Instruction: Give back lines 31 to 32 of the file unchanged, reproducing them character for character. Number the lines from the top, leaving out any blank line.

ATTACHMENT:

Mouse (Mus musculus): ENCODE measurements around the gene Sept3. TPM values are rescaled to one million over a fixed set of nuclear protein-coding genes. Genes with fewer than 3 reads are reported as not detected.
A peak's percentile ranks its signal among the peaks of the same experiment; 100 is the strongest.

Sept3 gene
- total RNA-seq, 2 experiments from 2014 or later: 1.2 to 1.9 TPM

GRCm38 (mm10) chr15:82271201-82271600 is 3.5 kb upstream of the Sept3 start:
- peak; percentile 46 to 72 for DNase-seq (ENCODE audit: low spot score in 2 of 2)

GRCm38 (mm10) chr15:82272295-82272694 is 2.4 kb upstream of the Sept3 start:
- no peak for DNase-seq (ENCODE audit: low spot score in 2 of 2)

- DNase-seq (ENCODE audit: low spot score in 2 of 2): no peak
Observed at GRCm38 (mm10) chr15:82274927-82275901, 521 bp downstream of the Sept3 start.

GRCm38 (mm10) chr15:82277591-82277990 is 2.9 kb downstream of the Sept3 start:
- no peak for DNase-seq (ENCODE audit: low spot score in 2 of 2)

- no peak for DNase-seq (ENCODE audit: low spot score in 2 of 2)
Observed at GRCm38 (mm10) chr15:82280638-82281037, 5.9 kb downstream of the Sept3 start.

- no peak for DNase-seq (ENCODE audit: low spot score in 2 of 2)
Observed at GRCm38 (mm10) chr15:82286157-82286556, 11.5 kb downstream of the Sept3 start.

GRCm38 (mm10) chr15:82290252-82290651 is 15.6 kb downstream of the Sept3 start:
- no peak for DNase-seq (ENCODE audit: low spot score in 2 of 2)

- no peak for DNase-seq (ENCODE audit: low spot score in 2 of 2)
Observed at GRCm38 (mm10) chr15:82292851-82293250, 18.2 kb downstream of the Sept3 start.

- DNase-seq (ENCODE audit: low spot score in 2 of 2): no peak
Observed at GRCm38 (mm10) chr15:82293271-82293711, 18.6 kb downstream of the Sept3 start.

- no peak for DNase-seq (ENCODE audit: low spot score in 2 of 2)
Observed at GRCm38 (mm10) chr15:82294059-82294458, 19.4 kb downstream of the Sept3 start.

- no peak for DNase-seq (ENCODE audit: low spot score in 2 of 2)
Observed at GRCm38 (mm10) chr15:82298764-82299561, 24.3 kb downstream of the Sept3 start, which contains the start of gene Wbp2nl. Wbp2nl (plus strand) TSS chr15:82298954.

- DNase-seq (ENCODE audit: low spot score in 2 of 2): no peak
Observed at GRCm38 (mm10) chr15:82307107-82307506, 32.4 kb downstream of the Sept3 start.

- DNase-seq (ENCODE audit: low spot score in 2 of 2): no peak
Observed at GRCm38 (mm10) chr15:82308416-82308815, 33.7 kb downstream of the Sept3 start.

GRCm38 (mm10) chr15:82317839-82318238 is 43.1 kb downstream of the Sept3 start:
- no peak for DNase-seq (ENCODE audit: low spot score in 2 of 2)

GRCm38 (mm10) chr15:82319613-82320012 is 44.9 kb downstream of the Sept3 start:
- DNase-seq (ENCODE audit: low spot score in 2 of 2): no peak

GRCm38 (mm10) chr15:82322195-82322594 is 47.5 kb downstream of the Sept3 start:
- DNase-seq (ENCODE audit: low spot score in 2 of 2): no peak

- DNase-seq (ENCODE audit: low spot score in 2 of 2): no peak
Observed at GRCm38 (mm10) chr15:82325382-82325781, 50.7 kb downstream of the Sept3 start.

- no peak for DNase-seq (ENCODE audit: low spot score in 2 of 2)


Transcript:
GRCm38 (mm10) chr15:82317839-82318238 is 43.1 kb downstream of the Sept3 start:
- no peak for DNase-seq (ENCODE audit: low spot score in 2 of 2)